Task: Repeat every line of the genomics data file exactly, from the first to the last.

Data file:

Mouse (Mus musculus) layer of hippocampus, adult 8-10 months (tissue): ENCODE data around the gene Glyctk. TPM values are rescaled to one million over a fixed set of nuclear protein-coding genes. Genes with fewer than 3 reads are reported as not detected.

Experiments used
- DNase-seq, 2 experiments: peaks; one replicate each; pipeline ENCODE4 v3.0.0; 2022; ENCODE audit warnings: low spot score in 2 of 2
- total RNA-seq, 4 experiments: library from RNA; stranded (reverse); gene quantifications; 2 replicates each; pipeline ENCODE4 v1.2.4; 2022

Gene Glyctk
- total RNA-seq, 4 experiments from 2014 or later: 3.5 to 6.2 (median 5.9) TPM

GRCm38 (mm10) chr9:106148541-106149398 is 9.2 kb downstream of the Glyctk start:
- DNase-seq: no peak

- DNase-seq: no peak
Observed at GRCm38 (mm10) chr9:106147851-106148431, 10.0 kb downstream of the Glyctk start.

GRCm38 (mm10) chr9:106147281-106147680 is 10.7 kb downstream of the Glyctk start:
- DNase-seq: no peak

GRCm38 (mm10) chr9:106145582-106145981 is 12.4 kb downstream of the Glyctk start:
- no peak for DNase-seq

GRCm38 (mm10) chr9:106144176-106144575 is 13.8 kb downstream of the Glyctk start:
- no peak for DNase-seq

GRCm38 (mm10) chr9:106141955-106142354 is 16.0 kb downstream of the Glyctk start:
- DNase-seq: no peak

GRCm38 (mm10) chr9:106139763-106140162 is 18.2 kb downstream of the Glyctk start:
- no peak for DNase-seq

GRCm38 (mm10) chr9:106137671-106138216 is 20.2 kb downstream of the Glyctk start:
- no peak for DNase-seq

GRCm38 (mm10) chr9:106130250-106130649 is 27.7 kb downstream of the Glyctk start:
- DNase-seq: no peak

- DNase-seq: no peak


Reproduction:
Mouse (Mus musculus) layer of hippocampus, adult 8-10 months (tissue): ENCODE data around the gene Glyctk. TPM values are rescaled to one million over a fixed set of nuclear protein-coding genes. Genes with fewer than 3 reads are reported as not detected.

Experiments used
- DNase-seq, 2 experiments: peaks; one replicate each; pipeline ENCODE4 v3.0.0; 2022; ENCODE audit warnings: low spot score in 2 of 2
- total RNA-seq, 4 experiments: library from RNA; stranded (reverse); gene quantifications; 2 replicates each; pipeline ENCODE4 v1.2.4; 2022

Gene Glyctk
- total RNA-seq, 4 experiments from 2014 or later: 3.5 to 6.2 (median 5.9) TPM

GRCm38 (mm10) chr9:106148541-106149398 is 9.2 kb downstream of the Glyctk start:
- DNase-seq: no peak

- DNase-seq: no peak
Observed at GRCm38 (mm10) chr9:106147851-106148431, 10.0 kb downstream of the Glyctk start.

GRCm38 (mm10) chr9:106147281-106147680 is 10.7 kb downstream of the Glyctk start:
- DNase-seq: no peak

GRCm38 (mm10) chr9:106145582-106145981 is 12.4 kb downstream of the Glyctk start:
- no peak for DNase-seq

GRCm38 (mm10) chr9:106144176-106144575 is 13.8 kb downstream of the Glyctk start:
- no peak for DNase-seq

GRCm38 (mm10) chr9:106141955-106142354 is 16.0 kb downstream of the Glyctk start:
- DNase-seq: no peak

GRCm38 (mm10) chr9:106139763-106140162 is 18.2 kb downstream of the Glyctk start:
- no peak for DNase-seq

GRCm38 (mm10) chr9:106137671-106138216 is 20.2 kb downstream of the Glyctk start:
- no peak for DNase-seq

GRCm38 (mm10) chr9:106130250-106130649 is 27.7 kb downstream of the Glyctk start:
- DNase-seq: no peak

- DNase-seq: no peak